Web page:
Jesus heard that they had driven him out, and when he found him, he said, “Do you believe in the Son of Man?” He answered, “And who is he, sir? Tell me, so that I may believe in him.” Jesus said to him, “You have seen him, and the one speaking with you is he.” He said, “Lord, I believe.” And he worshiped him.
Jesus said, “I came into this world for judgment so that those who do not see may see, and those who do see may become blind.” Some of the Pharisees near him heard this and said to him, “Surely we are not blind, are we?” Jesus said to them, “If you were blind, you would not have sin. But now that you say, ‘We see,’ your sin remains.
I grew up in Florida on the Gulf. Kelly grew up in the middle of Alabama and our kids grew up in New Mexico and Colorado... all wonderful places but not exactly ocean front. So, when Kelly became a flight attendant we were able to visit the ocean and I thought I’d introduce them to the thing I loved most about the beach... snorkeling. I thought if I could give them a mask and snorkel they would see in a whole new way.
In a way, that’s what Jesus did in today’s lesson. He gave the man born blind what he needed to see in a whole new way. Now, in the Bible, blindness is almost always about more than just physical blindness... it’s almost always about faith and believing too, and this is one of those stories.
Jesus tells the disciples that the man’s blindness (both his eye ball blindness and his faith blindness) isn’t anyone’s fault. It’s just that the man didn’t have what he needed to see. Just like without a mask you can’t see clearly in the ocean, this man just didn’t have what he needed to see... either physically... or in faith.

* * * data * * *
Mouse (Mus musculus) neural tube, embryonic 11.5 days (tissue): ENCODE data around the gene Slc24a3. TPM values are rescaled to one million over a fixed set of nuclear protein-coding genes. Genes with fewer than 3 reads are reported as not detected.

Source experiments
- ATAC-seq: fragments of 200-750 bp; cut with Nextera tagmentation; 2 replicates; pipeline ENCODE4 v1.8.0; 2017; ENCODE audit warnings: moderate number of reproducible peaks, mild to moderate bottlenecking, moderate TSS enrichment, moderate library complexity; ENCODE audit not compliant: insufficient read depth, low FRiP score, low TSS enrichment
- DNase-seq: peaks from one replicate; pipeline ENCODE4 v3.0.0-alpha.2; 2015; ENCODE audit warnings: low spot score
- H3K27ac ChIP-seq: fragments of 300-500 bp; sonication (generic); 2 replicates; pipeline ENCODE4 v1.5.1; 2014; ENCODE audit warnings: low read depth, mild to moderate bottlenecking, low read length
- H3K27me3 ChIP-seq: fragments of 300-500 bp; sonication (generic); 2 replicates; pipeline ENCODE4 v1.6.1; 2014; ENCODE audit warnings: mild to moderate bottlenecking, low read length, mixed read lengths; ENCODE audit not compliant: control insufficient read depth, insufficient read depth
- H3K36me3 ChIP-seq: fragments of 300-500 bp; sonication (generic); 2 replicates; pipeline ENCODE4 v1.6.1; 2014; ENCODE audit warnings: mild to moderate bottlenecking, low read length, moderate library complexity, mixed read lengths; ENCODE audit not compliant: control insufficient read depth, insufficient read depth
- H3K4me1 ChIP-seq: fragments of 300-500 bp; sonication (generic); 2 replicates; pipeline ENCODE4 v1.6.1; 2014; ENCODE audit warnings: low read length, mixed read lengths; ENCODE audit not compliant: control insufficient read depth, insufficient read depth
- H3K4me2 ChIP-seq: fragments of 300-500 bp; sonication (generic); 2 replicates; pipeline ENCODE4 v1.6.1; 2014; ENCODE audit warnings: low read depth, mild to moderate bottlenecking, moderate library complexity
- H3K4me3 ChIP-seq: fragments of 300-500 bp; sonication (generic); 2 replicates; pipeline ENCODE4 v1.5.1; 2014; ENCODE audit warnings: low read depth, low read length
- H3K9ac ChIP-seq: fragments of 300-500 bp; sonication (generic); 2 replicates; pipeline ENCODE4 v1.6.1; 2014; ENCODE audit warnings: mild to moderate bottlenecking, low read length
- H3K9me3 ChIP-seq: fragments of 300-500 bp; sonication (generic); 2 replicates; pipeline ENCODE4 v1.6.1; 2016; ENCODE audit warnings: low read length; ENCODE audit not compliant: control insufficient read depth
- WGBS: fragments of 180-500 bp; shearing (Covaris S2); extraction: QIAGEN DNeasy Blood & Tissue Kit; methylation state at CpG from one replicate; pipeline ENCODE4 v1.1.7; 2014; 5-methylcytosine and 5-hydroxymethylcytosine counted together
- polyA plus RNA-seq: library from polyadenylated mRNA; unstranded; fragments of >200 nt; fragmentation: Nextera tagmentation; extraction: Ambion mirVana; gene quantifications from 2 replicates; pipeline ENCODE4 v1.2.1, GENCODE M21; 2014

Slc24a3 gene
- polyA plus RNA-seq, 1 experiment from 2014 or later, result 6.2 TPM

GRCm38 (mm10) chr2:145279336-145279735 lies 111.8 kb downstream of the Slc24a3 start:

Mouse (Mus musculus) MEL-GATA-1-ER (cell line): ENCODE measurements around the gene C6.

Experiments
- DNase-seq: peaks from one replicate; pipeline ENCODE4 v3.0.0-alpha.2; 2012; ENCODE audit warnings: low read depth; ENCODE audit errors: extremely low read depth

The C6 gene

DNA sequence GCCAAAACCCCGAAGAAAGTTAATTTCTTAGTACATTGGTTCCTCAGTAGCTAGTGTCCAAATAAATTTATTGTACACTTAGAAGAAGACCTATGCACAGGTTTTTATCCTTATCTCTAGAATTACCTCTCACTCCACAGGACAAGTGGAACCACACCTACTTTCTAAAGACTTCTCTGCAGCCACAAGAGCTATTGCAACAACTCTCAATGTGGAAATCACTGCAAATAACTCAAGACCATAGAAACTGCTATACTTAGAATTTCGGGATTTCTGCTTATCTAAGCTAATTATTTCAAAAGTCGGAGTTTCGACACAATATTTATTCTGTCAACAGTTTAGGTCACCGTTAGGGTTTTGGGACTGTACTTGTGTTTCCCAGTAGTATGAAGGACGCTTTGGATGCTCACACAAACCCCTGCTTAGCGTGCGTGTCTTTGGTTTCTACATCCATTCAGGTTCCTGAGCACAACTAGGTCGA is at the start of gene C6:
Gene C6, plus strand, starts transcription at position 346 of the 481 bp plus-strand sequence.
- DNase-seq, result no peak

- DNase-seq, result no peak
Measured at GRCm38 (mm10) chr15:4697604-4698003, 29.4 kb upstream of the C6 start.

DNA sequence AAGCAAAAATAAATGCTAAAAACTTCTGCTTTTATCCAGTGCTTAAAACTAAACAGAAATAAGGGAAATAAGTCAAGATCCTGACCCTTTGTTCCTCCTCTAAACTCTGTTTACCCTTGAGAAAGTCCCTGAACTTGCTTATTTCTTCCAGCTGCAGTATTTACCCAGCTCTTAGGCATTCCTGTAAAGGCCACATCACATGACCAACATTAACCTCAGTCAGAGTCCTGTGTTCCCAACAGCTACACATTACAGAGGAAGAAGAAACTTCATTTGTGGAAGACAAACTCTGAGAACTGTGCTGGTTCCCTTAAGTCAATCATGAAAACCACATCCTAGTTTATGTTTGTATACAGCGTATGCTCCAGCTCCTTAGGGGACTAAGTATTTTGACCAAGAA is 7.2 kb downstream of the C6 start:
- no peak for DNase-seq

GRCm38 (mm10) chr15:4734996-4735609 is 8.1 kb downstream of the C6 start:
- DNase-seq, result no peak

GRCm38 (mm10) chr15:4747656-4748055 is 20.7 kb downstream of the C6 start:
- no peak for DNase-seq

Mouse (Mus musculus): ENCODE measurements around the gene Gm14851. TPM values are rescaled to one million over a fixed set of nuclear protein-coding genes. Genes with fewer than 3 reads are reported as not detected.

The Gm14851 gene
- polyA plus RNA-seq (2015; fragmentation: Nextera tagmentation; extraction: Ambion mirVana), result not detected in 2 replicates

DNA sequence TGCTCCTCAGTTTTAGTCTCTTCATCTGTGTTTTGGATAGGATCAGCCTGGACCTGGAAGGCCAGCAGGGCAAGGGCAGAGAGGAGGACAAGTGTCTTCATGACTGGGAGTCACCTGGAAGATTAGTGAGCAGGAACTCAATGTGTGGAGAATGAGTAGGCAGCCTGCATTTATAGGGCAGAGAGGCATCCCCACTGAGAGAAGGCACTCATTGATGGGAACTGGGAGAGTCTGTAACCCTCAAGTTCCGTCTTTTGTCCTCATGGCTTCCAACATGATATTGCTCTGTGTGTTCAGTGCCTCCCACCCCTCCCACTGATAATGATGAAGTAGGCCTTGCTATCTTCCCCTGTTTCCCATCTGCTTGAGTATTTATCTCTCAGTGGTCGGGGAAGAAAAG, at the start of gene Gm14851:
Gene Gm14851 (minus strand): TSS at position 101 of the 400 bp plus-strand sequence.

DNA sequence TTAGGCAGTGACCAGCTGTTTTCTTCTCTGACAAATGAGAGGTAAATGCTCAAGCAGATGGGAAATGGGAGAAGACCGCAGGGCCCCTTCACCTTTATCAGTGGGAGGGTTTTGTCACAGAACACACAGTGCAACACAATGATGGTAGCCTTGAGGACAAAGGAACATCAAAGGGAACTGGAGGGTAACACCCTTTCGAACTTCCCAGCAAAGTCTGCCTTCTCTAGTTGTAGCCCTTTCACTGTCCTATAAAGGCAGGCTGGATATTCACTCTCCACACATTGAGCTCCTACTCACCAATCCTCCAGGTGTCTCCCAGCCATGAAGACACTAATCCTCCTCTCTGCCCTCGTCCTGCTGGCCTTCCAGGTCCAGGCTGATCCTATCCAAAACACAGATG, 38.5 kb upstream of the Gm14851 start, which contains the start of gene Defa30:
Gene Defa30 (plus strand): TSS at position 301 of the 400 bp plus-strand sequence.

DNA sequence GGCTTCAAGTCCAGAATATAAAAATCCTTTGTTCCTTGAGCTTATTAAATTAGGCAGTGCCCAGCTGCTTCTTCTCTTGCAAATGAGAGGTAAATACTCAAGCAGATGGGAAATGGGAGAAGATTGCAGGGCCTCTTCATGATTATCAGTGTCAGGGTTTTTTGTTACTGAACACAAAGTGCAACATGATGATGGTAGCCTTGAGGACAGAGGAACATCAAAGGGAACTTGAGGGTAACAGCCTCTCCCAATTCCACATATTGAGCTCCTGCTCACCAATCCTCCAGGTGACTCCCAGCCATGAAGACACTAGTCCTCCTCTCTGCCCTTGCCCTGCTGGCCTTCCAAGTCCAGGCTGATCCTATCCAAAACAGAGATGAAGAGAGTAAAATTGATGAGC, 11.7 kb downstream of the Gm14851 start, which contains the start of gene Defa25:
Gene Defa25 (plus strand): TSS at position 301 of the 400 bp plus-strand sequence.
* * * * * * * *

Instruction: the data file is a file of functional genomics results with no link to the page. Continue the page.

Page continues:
Jesus gave him what he needed. Jesus picked up some dirt, spit in it, made mud and smeared it in the man’s face and then told him to go and wash. Imagine being that man. You are blind and a stranger comes up to you without any warning, makes some spit-mud and wipes it on your eyes and tells you to go wash. Would you think it would cure your blindness? Would you go wash because he told you to or would you go wash because some stranger just snuck up on you and put spit-mud in your face! I don’t know what he thought, but he went and washed and he could see!
Now notice... the man didn’t ask to be healed and Jesus didn’t ask him if he wanted to be healed. Jesus just did it! Now remember, this isn’t just a story about a man whose eye balls didn’t work, this is also a story about faith. So what we learn from this lesson is that we too are given sight... given the ability to believe... given the ability to follow Jesus... ONLY as a gift from God. We don’t ask for it, we aren’t asked if we want it, we don’t say or do anything. On our own, we can’t see... on our own we simply don’t have the equipment to follow Jesus... on our own we just can’t believe.
As a good Lutheran, this is where I’m obligated to put in a quick plug for Luther’s explanation of the third article of the Creed. So check it out, but to be honest, I want you to think more about WHY God wants you to have this gift of faith than worry about HOW the Holy Spirit delivers the gift. God wants to give us this gift of faith because seeing is simply better than being blind! Following Christ leads to a better, deeper more abundant life than not following and God wants what is best for us and for all of creation!